Child advocates release book for youngsters in foster care
| Book characters Rachel and Gilbert meet their advocate - illustration by Tony Sansevero
having to pack your things and leave home for an unfamiliar place,
family and school without knowing if or when you will be able to return
This is the experience of many children who enter the foster care system every year.
happens is life changes in an instant,” said Kimberly Morris, author of
the new children’s book “Just for Now: kids and the people of the
“Someone comes in, packs up their stuff and they are
taken on this bewildering journey, and they really don’t know whose job
Jackie Crowley saw the effects often experienced by
children entering the foster care system first hand when she took on
her first case as a volunteer court appointed special advocate or child
She was assigned to a case with three children, ages
3, 5 and 7, who were very upset and having difficulty grasping what was
happening to them and the roles of all of the people handling their
wished there was a simple tool she could use to ease their fears and
explain what was going on in terms they could understand.
did research and found books about adoption and foster care, but
nothing that explained all of the situations and legal terms kids would
need to know.
“I kept thinking, wouldn’t it be great if we had some kind of communication tool?” she said.
So she set to making one.
| Barbara Abell and Jackie Crowley
retired Galleria-area resident teamed up with her friend, Barbara
Abell, and the pair began drawing up plans for a children’s book about
the foster care system. They met at Abell’s West University house over
coffee every Tuesday, no matter what for about three years. Their
research led them to children’s writer Kimberly Morris, who they saw
speaking at a children’s conference, and the result is being published
The book, “Just for Now: kids and the people of the
court” is about a brother and sister, Rachel and Gilbert, who are sent
to live with a foster family while their mother deals with substance
Along the way they meet foster brothers and
sisters who are in their own unique situations. One is there until his
parents get out of jail, another because her parents hit her and a pair
of twins who don’t really know why they are there.
The foster siblings bond when Gilbert finds a stray dog and decides to keep him, unbeknownst to his foster parents.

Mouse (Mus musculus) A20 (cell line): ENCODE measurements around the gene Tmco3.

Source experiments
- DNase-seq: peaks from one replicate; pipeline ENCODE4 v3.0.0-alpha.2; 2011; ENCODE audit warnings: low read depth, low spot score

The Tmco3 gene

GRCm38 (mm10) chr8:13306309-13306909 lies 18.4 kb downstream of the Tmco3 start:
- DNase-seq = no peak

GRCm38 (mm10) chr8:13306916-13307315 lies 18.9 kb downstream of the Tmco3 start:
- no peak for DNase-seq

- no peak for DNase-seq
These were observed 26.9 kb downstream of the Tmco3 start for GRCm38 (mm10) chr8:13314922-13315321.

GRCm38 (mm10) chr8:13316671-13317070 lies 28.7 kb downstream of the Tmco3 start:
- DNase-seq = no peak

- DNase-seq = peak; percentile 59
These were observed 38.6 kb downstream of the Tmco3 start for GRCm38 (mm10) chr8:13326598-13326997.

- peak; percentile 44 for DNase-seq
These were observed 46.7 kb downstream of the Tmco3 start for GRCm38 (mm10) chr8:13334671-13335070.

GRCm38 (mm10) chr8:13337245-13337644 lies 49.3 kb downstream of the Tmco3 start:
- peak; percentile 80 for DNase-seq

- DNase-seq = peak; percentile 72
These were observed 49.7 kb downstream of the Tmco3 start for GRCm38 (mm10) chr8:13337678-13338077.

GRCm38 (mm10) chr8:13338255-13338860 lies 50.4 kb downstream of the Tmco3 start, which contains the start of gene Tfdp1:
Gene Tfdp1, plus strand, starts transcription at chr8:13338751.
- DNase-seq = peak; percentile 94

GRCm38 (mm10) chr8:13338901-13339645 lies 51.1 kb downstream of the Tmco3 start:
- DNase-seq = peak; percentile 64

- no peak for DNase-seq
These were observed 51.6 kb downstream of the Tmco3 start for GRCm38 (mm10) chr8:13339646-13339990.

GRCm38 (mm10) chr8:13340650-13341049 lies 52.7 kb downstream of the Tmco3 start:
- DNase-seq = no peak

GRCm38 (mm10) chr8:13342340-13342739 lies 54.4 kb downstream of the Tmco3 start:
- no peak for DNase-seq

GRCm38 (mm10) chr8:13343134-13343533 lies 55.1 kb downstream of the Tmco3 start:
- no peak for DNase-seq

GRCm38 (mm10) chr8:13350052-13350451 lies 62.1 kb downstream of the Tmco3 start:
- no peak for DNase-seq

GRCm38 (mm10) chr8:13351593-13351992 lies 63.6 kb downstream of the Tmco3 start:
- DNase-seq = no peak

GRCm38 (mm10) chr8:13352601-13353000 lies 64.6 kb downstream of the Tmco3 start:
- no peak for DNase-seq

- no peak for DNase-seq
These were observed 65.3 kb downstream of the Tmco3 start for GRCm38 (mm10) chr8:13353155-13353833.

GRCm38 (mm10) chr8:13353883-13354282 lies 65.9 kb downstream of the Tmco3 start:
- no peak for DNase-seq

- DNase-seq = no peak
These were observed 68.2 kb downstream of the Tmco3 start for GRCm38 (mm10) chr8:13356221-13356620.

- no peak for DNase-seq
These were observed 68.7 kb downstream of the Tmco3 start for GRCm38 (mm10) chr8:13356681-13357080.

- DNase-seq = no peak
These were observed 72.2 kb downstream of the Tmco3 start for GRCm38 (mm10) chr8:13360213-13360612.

The children take turns checking up on the dog, who they keep in a backyard shed until he runs away one day.
Gilbert tells Mrs. Hart, his court appointed special advocate, and she helps him tell their foster parents.
dog becomes a way of telling a parallel story about neglect,” Morris
said. The kids realize that even though they love the dog, they can’t
properly take care of him.
“They learn that taking care of anything is a full-time responsibility or commitment,” Morris said.
of people had a hand in creating the book’s storyline. Kathleen Burke,
a former teacher with knowledge of Children’s Protective Services, came
up with the original concept and gathered feedback from advocates and
other people involved in the foster care system to tweak it into
something that would be applicable to the largest audience. And the
results have been promising.
“When I gave the book to the last
case I just finished, the children wanted to paste their pictures on
the cover,” Crowley said. “A lot of times when children hear someone
else’s story it helps them tell their own.”
The book also breaks
down legal terms like “guardian,” “supervised visit” and “permanency
placement team” into concepts children can understand, and can even be
useful for adults. The pages have colorful break-out boxes that define
the terms in simple language, complete with a comprehensive glossary in
the back. Lifelike watercolor illustrations by Tony Sansevero adorn the
pages of the book, which is geared toward children between the ages of
6 and 12.
“This project was probably the highlight of my career;
it was the most worthwhile and most rewarding,” Morris said. “The
project coordinators were just so un-endingly dedicated and supportive.”
To learn more court appointed special advocates
or order a copy of the book in English or Spanish,